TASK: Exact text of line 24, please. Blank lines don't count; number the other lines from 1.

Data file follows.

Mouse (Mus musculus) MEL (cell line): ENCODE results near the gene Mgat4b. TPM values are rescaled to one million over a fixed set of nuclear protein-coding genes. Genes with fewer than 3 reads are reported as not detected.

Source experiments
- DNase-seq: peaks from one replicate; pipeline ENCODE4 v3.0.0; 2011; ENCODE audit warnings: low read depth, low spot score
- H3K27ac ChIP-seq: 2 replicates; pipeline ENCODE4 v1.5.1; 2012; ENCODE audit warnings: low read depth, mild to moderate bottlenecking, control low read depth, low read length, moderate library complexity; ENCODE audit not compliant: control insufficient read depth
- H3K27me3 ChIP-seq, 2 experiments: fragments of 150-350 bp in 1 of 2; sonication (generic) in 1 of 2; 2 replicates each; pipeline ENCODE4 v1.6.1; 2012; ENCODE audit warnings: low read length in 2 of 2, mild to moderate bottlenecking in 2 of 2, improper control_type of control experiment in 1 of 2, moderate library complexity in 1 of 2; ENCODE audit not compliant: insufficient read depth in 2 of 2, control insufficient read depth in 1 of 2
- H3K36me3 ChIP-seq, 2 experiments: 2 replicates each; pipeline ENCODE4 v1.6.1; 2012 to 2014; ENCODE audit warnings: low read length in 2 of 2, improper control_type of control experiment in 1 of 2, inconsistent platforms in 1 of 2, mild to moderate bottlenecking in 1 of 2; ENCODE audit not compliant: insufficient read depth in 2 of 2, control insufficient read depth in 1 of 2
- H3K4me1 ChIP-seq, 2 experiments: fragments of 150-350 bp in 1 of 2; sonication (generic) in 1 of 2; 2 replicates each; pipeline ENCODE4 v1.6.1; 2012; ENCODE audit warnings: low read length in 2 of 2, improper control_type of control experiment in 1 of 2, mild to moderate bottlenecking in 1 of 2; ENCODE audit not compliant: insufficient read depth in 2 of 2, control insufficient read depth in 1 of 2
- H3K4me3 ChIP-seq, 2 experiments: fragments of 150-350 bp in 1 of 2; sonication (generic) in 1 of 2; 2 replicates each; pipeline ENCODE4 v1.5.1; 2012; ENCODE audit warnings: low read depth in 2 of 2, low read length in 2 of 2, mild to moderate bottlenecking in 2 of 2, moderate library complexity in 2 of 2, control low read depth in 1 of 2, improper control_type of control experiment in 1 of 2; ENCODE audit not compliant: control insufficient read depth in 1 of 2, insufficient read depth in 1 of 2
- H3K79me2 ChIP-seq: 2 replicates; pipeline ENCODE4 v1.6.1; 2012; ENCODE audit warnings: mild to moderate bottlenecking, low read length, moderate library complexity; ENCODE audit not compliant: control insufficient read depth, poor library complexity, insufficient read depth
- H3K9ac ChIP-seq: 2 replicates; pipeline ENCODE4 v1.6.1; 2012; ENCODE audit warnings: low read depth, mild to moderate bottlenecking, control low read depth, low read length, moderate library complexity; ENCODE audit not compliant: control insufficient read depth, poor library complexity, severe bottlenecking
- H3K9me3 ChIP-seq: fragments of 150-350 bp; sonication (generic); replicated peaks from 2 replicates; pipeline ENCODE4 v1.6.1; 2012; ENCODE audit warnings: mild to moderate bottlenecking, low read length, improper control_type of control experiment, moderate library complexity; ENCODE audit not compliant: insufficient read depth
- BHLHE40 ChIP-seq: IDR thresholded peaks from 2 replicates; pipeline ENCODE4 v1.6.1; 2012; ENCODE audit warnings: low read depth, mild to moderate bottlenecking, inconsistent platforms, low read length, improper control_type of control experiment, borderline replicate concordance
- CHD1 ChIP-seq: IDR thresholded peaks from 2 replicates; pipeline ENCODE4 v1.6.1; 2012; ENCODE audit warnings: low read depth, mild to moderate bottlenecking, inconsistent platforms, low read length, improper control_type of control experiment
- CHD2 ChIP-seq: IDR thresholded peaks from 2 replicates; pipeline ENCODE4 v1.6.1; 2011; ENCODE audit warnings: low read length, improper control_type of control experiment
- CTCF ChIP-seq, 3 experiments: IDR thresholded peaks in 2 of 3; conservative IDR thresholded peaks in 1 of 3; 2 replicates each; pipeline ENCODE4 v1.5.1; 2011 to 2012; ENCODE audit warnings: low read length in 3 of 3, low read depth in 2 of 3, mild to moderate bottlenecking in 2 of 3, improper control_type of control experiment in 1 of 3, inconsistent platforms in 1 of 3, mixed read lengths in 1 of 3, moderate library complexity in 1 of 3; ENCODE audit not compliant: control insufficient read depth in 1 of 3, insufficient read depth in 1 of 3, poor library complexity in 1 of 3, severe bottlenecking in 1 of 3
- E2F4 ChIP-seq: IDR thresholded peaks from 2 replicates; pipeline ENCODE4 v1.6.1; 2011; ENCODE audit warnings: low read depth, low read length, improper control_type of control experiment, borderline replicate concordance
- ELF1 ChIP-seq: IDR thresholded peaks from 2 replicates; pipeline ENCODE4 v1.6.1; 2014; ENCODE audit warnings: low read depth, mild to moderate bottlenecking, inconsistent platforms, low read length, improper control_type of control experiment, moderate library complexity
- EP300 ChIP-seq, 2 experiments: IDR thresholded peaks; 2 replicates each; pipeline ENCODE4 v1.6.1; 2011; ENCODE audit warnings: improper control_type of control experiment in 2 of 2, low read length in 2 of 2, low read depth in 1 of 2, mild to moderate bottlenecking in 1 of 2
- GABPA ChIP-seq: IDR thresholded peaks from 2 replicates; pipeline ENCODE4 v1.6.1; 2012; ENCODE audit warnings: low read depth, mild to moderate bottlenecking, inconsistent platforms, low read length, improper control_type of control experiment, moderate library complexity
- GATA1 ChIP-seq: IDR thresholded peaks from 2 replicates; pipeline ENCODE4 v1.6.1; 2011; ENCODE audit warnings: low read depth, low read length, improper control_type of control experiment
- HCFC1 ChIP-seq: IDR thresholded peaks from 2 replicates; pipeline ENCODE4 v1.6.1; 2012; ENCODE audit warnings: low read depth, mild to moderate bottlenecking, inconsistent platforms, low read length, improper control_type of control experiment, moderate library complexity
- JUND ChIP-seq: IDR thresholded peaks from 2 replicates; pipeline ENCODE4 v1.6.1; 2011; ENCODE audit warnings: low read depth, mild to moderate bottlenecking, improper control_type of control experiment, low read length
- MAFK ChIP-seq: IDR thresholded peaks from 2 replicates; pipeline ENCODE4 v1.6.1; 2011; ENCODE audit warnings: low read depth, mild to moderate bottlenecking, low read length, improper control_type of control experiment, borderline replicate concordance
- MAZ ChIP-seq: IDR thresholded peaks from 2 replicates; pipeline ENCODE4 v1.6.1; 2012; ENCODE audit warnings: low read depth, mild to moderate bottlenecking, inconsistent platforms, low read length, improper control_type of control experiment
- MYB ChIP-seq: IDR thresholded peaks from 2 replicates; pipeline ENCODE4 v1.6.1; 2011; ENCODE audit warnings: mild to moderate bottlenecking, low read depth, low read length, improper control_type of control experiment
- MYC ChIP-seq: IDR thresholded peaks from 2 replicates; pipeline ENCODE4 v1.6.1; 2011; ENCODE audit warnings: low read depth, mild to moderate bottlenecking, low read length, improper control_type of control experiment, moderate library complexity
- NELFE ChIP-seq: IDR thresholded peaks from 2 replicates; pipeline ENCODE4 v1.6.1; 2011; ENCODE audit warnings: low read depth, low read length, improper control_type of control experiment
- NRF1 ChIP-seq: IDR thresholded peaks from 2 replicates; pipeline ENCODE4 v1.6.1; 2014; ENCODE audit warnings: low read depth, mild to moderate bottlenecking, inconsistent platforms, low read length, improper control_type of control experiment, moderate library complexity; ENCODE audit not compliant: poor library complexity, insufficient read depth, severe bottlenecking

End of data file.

- MAZ ChIP-seq: IDR thresholded peaks from 2 replicates; pipeline ENCODE4 v1.6.1; 2012; ENCODE audit warnings: low read depth, mild to moderate bottlenecking, inconsistent platforms, low read length, improper control_type of control experiment